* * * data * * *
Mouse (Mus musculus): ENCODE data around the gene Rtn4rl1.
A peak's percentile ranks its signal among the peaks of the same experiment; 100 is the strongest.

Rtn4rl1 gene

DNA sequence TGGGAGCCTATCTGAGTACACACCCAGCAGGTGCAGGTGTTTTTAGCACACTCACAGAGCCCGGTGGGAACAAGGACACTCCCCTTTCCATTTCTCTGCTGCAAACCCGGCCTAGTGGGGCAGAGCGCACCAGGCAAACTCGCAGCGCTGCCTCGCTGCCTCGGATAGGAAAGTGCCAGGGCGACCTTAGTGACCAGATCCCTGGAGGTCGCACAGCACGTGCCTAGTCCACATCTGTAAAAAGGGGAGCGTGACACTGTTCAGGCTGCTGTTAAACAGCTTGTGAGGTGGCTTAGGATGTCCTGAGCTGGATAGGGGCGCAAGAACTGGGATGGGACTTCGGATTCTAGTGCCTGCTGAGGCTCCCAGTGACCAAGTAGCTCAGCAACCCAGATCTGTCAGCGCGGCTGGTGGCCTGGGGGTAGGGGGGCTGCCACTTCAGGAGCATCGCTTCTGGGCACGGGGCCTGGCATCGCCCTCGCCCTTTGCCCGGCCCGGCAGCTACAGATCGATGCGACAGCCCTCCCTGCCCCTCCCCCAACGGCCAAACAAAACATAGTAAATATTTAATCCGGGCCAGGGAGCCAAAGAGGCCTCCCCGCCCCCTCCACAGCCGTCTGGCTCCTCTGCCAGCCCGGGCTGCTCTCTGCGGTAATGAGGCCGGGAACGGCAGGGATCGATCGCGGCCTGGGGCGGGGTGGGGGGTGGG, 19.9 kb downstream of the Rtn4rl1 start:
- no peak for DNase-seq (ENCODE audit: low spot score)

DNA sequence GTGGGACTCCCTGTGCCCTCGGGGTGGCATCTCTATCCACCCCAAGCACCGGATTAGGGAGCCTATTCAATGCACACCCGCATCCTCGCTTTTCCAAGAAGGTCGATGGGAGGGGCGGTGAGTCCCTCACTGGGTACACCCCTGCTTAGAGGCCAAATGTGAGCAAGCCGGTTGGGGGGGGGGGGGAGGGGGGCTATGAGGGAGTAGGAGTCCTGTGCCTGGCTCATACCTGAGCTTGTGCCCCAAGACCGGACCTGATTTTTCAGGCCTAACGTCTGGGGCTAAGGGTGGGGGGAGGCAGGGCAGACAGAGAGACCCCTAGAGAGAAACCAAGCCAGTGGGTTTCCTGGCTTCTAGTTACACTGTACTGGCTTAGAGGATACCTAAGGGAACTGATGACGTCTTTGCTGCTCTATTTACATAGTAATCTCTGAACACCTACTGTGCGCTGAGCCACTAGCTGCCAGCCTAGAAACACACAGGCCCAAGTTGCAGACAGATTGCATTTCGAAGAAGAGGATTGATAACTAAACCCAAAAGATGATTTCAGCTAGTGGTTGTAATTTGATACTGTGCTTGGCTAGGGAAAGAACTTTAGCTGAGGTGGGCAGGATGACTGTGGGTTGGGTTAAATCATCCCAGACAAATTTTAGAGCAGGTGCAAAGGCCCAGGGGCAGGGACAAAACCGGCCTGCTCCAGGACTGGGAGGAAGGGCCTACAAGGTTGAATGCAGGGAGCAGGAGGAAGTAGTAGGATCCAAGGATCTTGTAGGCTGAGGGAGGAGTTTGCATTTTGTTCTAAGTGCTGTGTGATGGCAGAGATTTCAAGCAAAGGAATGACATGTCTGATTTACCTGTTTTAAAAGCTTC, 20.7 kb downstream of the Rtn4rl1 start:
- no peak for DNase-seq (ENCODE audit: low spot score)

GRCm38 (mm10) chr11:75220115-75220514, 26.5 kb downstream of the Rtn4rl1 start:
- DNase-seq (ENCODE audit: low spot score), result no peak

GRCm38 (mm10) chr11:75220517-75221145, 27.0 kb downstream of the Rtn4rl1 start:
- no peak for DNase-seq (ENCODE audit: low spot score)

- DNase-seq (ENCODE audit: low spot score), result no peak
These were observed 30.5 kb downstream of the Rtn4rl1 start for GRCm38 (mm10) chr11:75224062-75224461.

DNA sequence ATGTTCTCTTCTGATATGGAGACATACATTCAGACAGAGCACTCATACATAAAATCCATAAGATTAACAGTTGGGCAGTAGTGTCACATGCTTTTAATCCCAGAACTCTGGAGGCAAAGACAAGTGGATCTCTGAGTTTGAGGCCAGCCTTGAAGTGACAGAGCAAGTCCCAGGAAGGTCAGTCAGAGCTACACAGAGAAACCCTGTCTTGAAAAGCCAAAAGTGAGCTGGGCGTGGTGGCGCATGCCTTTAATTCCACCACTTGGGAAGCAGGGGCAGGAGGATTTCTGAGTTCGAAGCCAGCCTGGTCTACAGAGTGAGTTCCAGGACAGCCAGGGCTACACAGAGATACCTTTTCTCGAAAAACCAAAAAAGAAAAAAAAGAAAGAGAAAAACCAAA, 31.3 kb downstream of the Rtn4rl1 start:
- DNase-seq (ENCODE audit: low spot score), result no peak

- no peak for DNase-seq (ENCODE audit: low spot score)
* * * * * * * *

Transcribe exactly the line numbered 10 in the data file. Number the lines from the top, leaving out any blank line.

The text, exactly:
GRCm38 (mm10) chr11:75220517-75221145, 27.0 kb downstream of the Rtn4rl1 start: